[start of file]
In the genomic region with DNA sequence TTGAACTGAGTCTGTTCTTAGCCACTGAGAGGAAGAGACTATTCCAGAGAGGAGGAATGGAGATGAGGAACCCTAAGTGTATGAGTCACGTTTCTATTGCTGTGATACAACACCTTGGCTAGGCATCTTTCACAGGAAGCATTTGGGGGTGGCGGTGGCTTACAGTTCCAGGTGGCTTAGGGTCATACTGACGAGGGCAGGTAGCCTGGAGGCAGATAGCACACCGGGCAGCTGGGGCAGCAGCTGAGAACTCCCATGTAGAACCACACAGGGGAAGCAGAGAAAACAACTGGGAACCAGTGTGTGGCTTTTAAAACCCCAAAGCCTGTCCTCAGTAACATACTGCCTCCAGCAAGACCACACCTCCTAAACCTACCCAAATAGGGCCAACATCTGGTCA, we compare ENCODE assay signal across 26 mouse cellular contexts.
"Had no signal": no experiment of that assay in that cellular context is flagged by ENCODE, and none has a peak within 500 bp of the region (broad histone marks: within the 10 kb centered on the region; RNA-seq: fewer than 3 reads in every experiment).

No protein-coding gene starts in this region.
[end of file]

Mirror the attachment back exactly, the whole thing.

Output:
In the genomic region with DNA sequence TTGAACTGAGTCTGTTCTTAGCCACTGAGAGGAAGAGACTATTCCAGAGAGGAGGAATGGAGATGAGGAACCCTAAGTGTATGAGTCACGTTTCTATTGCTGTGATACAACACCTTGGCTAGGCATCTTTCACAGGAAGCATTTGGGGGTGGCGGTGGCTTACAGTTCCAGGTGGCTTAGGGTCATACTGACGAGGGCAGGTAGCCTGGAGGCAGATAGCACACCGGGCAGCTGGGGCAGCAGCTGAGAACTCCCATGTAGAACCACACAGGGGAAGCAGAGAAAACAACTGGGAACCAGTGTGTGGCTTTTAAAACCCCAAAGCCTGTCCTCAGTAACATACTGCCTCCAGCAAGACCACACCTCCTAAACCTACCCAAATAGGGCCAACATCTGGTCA, we compare ENCODE assay signal across 26 mouse cellular contexts.
"Had no signal": no experiment of that assay in that cellular context is flagged by ENCODE, and none has a peak within 500 bp of the region (broad histone marks: within the 10 kb centered on the region; RNA-seq: fewer than 3 reads in every experiment).

No protein-coding gene starts in this region.